Looking into the Lives of Livestock

Now back in the UK and finally with reliable access to the Internet I feel I’m in a position to tell you a little about how the research side of things went while we were in Kumik. As you probably already know my personal interest is in animal husbandry in Zanskar which I expected to be pretty different to what I’m used to in Britain. As a vet student I’ve spent many weeks traipsing around farms playing with all sorts of animals and the first thing I noticed was that modern farming is nothing like the fairy-tale fields of our imagination. I think most people subconsciously still build their images of farmers on what historical dramas tell them farms are like but in our world of mass production of food outdated farming systems rapidly go extinct. Not to say that all farming is cruel or factory based but the Meatrix isn’t as far off as we’d all like to believe (check it out if you’ve not seen it before http://www.themeatrix.com/ ). In contrast I expected to find the subsistence farming systems of Zanskar to fit better my ideas of fairy-tale farming. In brief agriculture in Zanskar is much more old-fashioned but it’s also very different to systems from pre-agricultural revolution Britain. In fact lots of what I leaned about animal husbandry in Kumik was different, new and exciting. The way I ended up learning what I did was pretty exciting too when you compare it to our usual “just ask Google” method of day to day “research”.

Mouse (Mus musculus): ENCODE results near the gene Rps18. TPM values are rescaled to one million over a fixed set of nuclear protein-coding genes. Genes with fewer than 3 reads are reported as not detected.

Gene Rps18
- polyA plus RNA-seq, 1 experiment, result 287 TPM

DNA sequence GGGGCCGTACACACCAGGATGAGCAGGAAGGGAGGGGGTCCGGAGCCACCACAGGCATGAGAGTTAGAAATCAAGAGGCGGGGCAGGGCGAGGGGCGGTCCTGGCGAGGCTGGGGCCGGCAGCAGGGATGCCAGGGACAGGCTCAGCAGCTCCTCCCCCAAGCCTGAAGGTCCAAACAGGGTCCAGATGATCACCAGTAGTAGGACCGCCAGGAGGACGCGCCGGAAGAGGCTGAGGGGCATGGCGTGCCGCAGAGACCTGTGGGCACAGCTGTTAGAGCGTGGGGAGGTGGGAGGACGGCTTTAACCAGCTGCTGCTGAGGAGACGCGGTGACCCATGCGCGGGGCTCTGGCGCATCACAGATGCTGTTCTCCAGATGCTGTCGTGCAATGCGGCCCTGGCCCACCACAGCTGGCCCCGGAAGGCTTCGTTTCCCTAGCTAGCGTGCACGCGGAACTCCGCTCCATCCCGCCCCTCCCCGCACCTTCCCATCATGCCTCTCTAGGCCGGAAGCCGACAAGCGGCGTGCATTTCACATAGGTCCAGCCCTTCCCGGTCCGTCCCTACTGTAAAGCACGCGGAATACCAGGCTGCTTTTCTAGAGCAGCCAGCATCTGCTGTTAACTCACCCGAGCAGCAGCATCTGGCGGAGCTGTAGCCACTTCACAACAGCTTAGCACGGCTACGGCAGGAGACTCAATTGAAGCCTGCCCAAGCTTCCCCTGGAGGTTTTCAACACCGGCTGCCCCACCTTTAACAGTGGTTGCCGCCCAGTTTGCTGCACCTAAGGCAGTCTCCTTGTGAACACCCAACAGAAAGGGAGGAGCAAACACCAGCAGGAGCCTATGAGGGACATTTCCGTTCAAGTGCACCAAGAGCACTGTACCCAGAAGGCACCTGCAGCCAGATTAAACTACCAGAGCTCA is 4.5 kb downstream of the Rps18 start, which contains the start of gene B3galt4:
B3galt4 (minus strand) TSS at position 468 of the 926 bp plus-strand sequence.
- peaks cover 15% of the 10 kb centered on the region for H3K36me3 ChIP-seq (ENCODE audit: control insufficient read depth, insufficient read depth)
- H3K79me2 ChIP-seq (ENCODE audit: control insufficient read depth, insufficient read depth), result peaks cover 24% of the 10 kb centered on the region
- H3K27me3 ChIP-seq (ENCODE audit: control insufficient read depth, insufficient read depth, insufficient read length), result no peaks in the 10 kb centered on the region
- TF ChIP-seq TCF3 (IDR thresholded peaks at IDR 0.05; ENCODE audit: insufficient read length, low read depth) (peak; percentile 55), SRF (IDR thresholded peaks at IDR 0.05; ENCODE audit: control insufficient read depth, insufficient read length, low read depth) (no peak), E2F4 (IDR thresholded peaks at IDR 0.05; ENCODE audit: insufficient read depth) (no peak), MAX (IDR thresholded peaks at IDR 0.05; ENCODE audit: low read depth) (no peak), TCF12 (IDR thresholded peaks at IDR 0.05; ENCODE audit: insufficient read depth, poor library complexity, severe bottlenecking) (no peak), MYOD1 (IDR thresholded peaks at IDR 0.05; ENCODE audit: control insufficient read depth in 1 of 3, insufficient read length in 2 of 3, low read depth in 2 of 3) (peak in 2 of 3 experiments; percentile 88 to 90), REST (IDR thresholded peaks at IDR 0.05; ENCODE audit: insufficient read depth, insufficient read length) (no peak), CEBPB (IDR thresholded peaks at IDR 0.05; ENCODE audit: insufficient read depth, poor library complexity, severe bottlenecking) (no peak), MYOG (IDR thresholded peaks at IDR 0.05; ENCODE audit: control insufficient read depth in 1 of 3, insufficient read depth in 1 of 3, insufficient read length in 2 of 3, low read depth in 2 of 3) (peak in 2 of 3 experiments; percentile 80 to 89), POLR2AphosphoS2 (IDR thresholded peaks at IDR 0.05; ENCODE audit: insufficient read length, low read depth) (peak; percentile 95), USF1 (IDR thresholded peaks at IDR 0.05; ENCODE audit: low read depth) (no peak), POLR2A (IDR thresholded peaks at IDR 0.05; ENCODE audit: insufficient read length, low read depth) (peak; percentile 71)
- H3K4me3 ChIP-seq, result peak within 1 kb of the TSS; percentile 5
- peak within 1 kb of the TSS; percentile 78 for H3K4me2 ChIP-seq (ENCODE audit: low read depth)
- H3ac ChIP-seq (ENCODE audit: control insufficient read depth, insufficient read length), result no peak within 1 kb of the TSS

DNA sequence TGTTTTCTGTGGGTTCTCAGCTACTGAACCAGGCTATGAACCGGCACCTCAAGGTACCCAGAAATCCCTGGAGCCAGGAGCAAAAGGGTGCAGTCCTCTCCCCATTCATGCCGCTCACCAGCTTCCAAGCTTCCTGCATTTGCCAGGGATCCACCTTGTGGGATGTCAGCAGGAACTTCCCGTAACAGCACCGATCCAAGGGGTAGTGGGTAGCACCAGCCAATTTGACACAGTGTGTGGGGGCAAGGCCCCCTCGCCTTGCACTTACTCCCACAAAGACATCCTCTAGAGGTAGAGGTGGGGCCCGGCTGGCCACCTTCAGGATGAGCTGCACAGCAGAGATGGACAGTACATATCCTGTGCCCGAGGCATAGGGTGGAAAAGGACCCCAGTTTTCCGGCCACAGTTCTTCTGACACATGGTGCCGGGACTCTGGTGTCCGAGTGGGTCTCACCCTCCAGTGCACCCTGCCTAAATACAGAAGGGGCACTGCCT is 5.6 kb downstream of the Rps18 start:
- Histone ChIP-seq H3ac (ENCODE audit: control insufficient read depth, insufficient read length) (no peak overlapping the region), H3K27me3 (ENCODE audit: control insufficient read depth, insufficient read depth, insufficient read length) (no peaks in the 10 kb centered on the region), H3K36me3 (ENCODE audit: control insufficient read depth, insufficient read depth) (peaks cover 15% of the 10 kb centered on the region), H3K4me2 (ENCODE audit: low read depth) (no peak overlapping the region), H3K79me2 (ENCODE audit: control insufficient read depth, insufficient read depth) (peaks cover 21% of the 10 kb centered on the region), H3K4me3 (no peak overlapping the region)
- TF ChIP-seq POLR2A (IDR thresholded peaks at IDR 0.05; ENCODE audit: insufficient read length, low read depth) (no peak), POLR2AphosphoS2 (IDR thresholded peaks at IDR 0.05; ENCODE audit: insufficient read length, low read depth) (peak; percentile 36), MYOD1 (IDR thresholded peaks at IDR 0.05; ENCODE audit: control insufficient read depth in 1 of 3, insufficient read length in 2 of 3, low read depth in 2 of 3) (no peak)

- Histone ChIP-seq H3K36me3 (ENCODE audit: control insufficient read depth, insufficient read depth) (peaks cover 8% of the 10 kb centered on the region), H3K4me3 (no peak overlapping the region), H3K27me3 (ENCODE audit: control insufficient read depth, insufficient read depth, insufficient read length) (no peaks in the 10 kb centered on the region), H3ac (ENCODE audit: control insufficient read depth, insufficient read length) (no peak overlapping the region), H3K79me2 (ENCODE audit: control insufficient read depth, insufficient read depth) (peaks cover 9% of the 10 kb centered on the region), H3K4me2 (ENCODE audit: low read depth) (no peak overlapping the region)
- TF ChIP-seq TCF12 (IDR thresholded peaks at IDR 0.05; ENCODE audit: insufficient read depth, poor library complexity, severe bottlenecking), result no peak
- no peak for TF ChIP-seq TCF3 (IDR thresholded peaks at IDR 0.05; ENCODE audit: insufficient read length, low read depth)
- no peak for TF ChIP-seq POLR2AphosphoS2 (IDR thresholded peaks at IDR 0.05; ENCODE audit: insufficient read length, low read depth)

The adventure started from day one in the village as we were introduced to the scene by Rigzin, our host who was forever absent from his home, who is a local agricultural officer for the government. It immediately became apparent that everyone in the village is involved in looking after their animals. Unlike some of our city inhabitants who can’t tell a goat from a sheep (tail up it’s a goat, tail down it’s a sheep) everyone in Kumik clearly had a close relationship with their animals. This was evident in the twice-daily migration of the mixed herd of sheep and goats as the came and went from the pasture. Hundreds of animals would flood into the village from the road bringing with them noise and being a mild nuisance as they marched down paths, over walls and into fields. Actually this wasn’t all as disruptive as you’d think for each group knew exactly to which household they belonged and so rarely failed to proceed to their pen next to the house. All that was required was the occasional guidance from the people; for who is was the most normal thing in the world to share their road with a goat, most often chasing errant animals from the fields. Young children were riding sheep up the hill; toddlers toddled around oblivious to the risks of being knocked down but a large furry quadruped with horns longer than your arm. I just thought it so admirable that everyone was so at ease with their animals. Clearly these were people who enjoyed sharing their lives with livestock and it was a system that benefitted both parties.